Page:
Dear [insert name here]
I hope you’re thriving at your new work place. There is no doubt you will – but starting a new job would give anyone the jitters. It’s like traveling alone to a new city – your anxiety of navigating logistics to interpret this entire new place should be drowned by the excitement to learn and see new things. I read that the first 3 months of a new job are an extension of the interview process, and so you need to be on your game from day 1.
And since I’m older (and wiser) and a little bit more seasoned in this new job situation, I thought I’d take the liberty and help build a list of 6 things you need to do in the first week.
1. Be that over zealous dork when it comes to introducing yourself — Say hello in the elevator, kitchen, print room, or bathroom. It will pay off in the end. It will be in everybody’s best interest to get you started on the right foot, since your work will directly affect theirs. Also have your elevator pitch ready — a 30-second explainer of who you are and where you were (professionally) before.
2. I was reading Keith Ferrazzi’s ‘Never eat alone’ the other day – and although I think his lessons are more metaphorical, seeing that he underlines the importance of building professional relationships while emphasising how your network equals your net worth, I think we should take this stance a little bit more literally, especially in the first few weeks at a new job. Never turn down a lunch or coffee invitation – make sure your lunch hour is booked for the next 4 weeks. It is important to show that you are interested to getting to know your new colleagues on a personal level.
3. Also be that dork that asks a lot of questions. Evoking curiosity and asking questions will help you set good habits and get organised from the start, especially since a lot of new information is coming your way, and this will make your life easier down the line. Be a sponge, and watch how people are doing things. Learn who the players are, and who’s been at your company awhile. Find that weather-beaten trouper who has a good handle on what works and doesn’t and can show you around. Also ask how to use the coffee maker.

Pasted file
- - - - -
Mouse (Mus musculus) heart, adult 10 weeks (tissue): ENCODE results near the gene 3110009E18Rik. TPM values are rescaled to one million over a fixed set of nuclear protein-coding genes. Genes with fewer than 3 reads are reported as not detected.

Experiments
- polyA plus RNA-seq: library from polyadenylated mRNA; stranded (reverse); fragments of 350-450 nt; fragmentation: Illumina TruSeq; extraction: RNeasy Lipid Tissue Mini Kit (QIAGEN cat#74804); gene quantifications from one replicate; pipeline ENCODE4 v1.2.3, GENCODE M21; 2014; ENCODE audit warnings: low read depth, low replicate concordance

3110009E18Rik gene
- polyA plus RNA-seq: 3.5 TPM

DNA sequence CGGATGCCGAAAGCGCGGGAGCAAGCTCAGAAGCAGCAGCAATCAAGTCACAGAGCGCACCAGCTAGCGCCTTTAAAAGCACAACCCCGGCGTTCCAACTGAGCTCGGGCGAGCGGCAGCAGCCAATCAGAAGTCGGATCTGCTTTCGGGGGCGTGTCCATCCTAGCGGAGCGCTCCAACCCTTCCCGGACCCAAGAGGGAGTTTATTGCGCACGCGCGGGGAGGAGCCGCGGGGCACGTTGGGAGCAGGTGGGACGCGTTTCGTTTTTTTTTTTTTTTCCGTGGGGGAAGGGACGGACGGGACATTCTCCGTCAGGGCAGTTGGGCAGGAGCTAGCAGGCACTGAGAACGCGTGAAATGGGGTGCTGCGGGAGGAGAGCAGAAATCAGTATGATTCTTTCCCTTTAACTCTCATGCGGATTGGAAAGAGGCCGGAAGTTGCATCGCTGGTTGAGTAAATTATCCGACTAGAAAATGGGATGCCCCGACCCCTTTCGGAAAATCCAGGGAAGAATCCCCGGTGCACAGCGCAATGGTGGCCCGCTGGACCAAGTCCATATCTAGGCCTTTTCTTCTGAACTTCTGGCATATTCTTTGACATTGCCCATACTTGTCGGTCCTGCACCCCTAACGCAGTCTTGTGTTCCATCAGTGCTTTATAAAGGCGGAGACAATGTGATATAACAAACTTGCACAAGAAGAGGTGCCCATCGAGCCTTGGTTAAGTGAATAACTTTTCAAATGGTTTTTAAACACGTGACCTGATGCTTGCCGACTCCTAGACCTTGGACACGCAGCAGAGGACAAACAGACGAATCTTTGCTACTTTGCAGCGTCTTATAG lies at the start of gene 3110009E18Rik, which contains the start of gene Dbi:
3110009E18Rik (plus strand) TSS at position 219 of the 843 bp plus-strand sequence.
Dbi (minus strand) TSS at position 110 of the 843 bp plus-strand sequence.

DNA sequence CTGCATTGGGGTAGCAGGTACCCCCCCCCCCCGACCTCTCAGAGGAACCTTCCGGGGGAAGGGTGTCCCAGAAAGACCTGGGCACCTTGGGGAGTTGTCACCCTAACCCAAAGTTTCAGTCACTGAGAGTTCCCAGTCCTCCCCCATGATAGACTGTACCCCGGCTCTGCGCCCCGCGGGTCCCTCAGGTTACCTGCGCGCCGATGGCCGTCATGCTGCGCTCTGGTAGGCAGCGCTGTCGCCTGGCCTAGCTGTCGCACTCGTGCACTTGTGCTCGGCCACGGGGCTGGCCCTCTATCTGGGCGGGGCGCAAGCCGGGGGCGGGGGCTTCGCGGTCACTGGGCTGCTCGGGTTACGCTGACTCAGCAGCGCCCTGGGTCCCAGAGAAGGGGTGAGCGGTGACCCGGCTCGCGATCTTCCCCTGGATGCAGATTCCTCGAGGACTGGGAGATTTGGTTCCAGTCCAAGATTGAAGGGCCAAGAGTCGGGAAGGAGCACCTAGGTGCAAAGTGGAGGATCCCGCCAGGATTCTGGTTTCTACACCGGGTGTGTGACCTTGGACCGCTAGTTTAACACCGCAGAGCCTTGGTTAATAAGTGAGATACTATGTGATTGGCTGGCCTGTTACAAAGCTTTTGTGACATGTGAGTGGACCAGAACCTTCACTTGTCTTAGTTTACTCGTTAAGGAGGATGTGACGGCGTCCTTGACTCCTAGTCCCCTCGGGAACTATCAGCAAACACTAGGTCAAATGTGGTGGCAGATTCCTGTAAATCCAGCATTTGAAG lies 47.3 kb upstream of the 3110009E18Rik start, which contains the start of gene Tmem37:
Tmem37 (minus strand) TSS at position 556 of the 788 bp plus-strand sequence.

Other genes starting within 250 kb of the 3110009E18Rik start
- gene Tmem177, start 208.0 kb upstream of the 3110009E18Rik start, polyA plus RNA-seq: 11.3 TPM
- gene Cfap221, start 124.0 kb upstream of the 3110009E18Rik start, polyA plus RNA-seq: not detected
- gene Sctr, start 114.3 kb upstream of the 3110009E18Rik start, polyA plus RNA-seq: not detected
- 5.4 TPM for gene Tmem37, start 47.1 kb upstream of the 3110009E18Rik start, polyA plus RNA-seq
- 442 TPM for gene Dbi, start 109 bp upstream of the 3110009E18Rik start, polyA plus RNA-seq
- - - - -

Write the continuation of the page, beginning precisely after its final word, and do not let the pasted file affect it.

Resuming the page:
4. Once you’re officially on the job, remember to reinforce your new connections on social media. It is important to update your title across your own social media platforms and also start following your new company and colleagues. As you meet new people, cement the relationships by finding them on Twitter or LinkedIn. Use sound judgment to identify the platforms that makes the most sense. Make sure you curate your footprint on Facebook and other more personal social networks.
5. Make it your mission to demonstrate the skills that sold you during the interview. If someone compliments you – write it down. And start a brag sheet. Keep track of all your accomplishments, major contributions, and when you get positive feedback. You want to get in the habit early and have the information at the ready for future reviews.
6. And last but not least, explore the neighbourhood and scout out the local coffee shops, the favourite lunch spots. You will need to know where to grab a quick sandwich, take people out for coffee, and a nice place for those important business lunches. Also find that secret park you will need when you need to escape the madness that follows those busy Wednesday afternoons. Get to know your area pretty well because logistically, you need to know where to get a Band-Aid if you need one!
While you’re being strategic, also remember to relax so that you can optimise your productivity. Make sure you’re well rested, prepared, and have every reason to be on time. This is a visible milestone, and you want to be at your best!
You have this magical quality of being able to take very complex situations where there are a lot of different moving parts and a lot of institutional details, and then structure the essence of it in an art form. At the end of the day, don’t be overly hard on yourself, be happy and enjoy the moment.
[insert name here]